The performers of Rossland-based studio Kootenay Danceworks are finding success on stages across the province. Recent performances at Kiwanis Festival competitions have resulted in seven local dancers receiving invites to the BC Performing Arts Festival being held in Penticton this coming June.
Representing the Kootenays in the provincial competition will be Bethany Johnson, with other local girls, Sabrina Neufeld, Sally Turnbull and Charlotte McKay representing Kamloops due to their invitations via the festival in that region. The adjudicators also saw great potential in Emilia Hofmann, Brynn Streadwick and Ali Ferguson, who have been invited to participate in classes and performances at the provincials in a non-competitive role.
The Performing Arts Festival gathers 450 of the province’s most promising dancers, actors, musicians and poets. In addition to time on-stage, participants learn through workshops and dances, and have the opportunity to meet like-minded individuals from across British Columbia.
In addition to the provincial competition, both Sally Turnbull and Marit Kassels have been accepted to the Alberta Ballet Professional Division Summer School. Young miss Turnbull was also accepted to a 6-week program with Alvin Ailey Summer School in New York.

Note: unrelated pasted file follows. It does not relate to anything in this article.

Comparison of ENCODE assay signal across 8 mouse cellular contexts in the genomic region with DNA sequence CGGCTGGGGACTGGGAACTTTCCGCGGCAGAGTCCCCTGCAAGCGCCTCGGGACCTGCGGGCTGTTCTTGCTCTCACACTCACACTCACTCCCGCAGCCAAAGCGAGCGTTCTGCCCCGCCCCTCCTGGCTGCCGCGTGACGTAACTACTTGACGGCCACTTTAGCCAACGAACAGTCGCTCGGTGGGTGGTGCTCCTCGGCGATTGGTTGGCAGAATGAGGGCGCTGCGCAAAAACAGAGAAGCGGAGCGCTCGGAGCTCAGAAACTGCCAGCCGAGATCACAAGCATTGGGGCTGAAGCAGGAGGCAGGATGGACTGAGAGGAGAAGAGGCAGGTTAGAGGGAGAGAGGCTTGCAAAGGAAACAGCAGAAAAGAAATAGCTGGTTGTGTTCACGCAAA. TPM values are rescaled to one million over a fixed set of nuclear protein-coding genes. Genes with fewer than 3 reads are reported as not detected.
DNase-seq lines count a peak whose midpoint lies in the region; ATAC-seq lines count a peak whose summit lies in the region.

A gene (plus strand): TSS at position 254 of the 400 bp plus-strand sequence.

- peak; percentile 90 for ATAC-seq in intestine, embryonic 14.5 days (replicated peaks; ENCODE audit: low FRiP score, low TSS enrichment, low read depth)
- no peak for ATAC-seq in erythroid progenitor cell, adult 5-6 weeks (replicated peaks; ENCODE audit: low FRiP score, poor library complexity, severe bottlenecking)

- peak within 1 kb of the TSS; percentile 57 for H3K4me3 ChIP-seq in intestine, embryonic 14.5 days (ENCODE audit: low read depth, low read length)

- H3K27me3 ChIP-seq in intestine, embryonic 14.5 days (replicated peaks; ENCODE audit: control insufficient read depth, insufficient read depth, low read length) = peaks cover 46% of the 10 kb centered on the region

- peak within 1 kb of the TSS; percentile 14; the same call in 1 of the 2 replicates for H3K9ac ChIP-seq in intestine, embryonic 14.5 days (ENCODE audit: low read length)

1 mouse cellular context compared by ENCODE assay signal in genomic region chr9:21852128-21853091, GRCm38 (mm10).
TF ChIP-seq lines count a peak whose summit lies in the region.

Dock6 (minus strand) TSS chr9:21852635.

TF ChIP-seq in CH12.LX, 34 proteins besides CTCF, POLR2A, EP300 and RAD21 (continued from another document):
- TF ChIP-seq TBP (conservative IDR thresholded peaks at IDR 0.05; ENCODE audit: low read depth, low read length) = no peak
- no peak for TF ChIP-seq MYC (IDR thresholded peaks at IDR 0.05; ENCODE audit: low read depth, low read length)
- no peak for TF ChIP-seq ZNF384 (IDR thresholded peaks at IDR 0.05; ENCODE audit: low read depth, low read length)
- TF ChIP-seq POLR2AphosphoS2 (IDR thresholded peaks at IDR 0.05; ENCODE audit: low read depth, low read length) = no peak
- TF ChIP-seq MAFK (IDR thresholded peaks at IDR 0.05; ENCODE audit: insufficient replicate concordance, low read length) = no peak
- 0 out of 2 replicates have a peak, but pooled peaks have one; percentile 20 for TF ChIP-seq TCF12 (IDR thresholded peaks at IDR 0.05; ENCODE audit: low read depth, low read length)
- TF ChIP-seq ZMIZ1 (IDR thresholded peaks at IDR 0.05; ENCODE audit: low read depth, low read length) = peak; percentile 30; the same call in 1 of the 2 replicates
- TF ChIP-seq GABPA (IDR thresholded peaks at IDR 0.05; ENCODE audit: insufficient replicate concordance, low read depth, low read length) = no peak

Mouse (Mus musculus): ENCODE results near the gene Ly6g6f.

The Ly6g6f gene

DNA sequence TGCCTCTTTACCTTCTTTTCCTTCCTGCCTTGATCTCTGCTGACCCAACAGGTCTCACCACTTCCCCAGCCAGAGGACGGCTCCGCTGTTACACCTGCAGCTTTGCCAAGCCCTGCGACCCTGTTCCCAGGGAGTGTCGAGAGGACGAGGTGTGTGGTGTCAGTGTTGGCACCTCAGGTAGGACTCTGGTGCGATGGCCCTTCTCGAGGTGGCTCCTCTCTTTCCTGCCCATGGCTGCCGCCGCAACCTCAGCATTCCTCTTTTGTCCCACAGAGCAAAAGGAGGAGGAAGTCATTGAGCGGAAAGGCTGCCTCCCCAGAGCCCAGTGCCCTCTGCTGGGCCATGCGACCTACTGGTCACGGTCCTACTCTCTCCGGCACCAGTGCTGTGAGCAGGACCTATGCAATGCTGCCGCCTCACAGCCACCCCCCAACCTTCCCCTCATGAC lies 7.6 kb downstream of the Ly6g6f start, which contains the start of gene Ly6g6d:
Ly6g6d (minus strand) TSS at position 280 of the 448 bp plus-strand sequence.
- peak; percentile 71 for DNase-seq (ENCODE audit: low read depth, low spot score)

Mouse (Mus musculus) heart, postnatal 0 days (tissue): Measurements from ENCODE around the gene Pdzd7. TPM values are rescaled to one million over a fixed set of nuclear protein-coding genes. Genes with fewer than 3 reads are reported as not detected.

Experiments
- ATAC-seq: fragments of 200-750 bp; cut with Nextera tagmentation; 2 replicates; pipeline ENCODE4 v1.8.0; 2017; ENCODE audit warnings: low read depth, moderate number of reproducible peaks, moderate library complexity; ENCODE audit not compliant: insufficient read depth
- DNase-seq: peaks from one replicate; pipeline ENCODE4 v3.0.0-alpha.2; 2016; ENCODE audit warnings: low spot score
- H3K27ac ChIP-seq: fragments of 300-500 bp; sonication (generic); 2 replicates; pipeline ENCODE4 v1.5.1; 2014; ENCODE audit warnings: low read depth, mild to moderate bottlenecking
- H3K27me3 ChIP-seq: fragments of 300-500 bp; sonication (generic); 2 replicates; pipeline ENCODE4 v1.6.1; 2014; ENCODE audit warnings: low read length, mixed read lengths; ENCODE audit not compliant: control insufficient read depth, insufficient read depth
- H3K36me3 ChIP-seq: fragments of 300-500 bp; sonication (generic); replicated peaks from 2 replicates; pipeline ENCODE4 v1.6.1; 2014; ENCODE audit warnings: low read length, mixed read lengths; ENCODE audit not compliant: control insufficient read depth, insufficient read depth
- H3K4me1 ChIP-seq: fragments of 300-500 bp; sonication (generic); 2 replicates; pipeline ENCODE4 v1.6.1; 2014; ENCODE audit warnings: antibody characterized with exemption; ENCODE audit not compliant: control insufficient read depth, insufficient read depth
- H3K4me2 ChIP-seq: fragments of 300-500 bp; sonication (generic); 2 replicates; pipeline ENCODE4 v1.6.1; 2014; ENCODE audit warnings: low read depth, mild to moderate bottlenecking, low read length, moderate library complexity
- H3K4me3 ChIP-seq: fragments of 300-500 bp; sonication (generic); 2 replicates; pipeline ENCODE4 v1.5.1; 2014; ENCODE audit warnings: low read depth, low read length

What is behind so many successes in such a small community? It is a combination of talent and hard-work on behalf of the dancers, and years of professional experience of Kootenay Danceworks instructor Renee Salsiccioli. Ms. Renee left Rossland in her teens, eventually landing at the Royal Winnipeg Ballet where she spent eight years learning and teaching alongside some of Canada’s most respected dancers.
“It is like a lineage,” Ms. Renee explains, “There is a tradition of teaching that was passed down to me that I am able to carry forward here.” The transition was not easy, however, as Ms. Renee had to find a balance between the rigorous professional expectations of the ballet world, and what a community such as Rossland looked for in a dance program.
Ms. Renee comments, “I started out doing movement classes which were more fun, but had to ask myself where my passions lie. In the end I wanted to do a more serious program for dancers open to commitment who want to pursue something in the future with their dance.”
Dance is a wonderful mix of art and physicality; students undertake strength and conditioning, as well as learning the form and movement of jazz, modern dance and ballet, and exploring choreography. Younger students work on their dance between five and seven hours a week, while the older ones upwards of ten hours.
Judging by the great achievements of the Kootenay Danceworks students thus far, their hard work and dedication appears to be paying off.